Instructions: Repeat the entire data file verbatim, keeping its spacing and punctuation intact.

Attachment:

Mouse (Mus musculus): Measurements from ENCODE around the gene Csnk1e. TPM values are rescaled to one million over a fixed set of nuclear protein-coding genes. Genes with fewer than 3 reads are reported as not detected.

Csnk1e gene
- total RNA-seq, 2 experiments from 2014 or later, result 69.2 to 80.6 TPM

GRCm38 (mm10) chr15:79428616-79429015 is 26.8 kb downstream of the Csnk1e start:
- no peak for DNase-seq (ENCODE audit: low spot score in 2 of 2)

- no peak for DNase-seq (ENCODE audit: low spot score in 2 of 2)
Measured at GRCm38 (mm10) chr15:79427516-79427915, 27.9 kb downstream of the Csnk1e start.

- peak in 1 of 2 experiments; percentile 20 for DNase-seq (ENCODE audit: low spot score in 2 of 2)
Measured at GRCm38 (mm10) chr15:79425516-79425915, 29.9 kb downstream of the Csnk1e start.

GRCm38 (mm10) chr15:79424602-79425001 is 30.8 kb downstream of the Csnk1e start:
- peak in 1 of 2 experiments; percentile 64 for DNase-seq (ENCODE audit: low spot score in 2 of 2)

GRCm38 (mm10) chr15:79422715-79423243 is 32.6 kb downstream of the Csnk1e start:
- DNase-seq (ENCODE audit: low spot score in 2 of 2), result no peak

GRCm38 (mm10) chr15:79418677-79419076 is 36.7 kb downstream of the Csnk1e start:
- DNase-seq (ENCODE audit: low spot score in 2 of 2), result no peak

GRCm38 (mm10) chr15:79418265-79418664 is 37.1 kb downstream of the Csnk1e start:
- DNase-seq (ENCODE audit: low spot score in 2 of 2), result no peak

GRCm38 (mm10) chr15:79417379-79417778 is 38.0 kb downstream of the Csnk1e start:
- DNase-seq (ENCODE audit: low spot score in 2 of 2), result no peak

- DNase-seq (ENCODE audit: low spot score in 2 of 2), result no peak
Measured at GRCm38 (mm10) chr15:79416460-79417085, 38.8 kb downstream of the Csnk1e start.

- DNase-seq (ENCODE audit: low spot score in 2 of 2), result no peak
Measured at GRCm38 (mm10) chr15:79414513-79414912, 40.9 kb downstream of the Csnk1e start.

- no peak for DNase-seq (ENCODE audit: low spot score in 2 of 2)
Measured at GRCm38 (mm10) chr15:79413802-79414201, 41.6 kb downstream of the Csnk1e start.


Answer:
Mouse (Mus musculus): Measurements from ENCODE around the gene Csnk1e. TPM values are rescaled to one million over a fixed set of nuclear protein-coding genes. Genes with fewer than 3 reads are reported as not detected.

Csnk1e gene
- total RNA-seq, 2 experiments from 2014 or later, result 69.2 to 80.6 TPM

GRCm38 (mm10) chr15:79428616-79429015 is 26.8 kb downstream of the Csnk1e start:
- no peak for DNase-seq (ENCODE audit: low spot score in 2 of 2)

- no peak for DNase-seq (ENCODE audit: low spot score in 2 of 2)
Measured at GRCm38 (mm10) chr15:79427516-79427915, 27.9 kb downstream of the Csnk1e start.

- peak in 1 of 2 experiments; percentile 20 for DNase-seq (ENCODE audit: low spot score in 2 of 2)
Measured at GRCm38 (mm10) chr15:79425516-79425915, 29.9 kb downstream of the Csnk1e start.

GRCm38 (mm10) chr15:79424602-79425001 is 30.8 kb downstream of the Csnk1e start:
- peak in 1 of 2 experiments; percentile 64 for DNase-seq (ENCODE audit: low spot score in 2 of 2)

GRCm38 (mm10) chr15:79422715-79423243 is 32.6 kb downstream of the Csnk1e start:
- DNase-seq (ENCODE audit: low spot score in 2 of 2), result no peak

GRCm38 (mm10) chr15:79418677-79419076 is 36.7 kb downstream of the Csnk1e start:
- DNase-seq (ENCODE audit: low spot score in 2 of 2), result no peak

GRCm38 (mm10) chr15:79418265-79418664 is 37.1 kb downstream of the Csnk1e start:
- DNase-seq (ENCODE audit: low spot score in 2 of 2), result no peak

GRCm38 (mm10) chr15:79417379-79417778 is 38.0 kb downstream of the Csnk1e start:
- DNase-seq (ENCODE audit: low spot score in 2 of 2), result no peak

- DNase-seq (ENCODE audit: low spot score in 2 of 2), result no peak
Measured at GRCm38 (mm10) chr15:79416460-79417085, 38.8 kb downstream of the Csnk1e start.

- DNase-seq (ENCODE audit: low spot score in 2 of 2), result no peak
Measured at GRCm38 (mm10) chr15:79414513-79414912, 40.9 kb downstream of the Csnk1e start.

- no peak for DNase-seq (ENCODE audit: low spot score in 2 of 2)
Measured at GRCm38 (mm10) chr15:79413802-79414201, 41.6 kb downstream of the Csnk1e start.